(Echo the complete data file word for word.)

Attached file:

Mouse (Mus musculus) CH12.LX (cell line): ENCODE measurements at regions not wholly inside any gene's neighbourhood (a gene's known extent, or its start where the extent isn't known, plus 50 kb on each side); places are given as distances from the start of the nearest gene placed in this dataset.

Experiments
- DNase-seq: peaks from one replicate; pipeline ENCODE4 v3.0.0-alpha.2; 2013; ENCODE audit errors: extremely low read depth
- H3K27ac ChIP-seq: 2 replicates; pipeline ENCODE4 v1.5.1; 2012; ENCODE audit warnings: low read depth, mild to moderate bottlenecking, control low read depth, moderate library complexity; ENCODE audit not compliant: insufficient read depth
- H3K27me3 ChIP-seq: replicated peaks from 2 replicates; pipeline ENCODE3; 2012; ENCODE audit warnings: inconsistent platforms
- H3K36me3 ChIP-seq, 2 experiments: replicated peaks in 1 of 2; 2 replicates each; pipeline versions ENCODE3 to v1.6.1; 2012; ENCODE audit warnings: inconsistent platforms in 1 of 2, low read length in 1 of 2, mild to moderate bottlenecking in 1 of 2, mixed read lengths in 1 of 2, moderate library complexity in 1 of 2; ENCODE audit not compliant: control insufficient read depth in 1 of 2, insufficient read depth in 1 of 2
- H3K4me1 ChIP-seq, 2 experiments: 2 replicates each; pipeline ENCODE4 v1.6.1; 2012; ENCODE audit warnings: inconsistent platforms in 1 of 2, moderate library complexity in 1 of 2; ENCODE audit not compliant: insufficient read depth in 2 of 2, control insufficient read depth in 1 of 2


Mouse (Mus musculus) CH12.LX (cell line): ENCODE measurements at regions not wholly inside any gene's neighbourhood (a gene's known extent, or its start where the extent isn't known, plus 50 kb on each side); places are given as distances from the start of the nearest gene placed in this dataset.

Experiments
- DNase-seq: peaks from one replicate; pipeline ENCODE4 v3.0.0-alpha.2; 2013; ENCODE audit errors: extremely low read depth
- H3K27ac ChIP-seq: 2 replicates; pipeline ENCODE4 v1.5.1; 2012; ENCODE audit warnings: low read depth, mild to moderate bottlenecking, control low read depth, moderate library complexity; ENCODE audit not compliant: insufficient read depth
- H3K27me3 ChIP-seq: replicated peaks from 2 replicates; pipeline ENCODE3; 2012; ENCODE audit warnings: inconsistent platforms
- H3K36me3 ChIP-seq, 2 experiments: replicated peaks in 1 of 2; 2 replicates each; pipeline versions ENCODE3 to v1.6.1; 2012; ENCODE audit warnings: inconsistent platforms in 1 of 2, low read length in 1 of 2, mild to moderate bottlenecking in 1 of 2, mixed read lengths in 1 of 2, moderate library complexity in 1 of 2; ENCODE audit not compliant: control insufficient read depth in 1 of 2, insufficient read depth in 1 of 2
- H3K4me1 ChIP-seq, 2 experiments: 2 replicates each; pipeline ENCODE4 v1.6.1; 2012; ENCODE audit warnings: inconsistent platforms in 1 of 2, moderate library complexity in 1 of 2; ENCODE audit not compliant: insufficient read depth in 2 of 2, control insufficient read depth in 1 of 2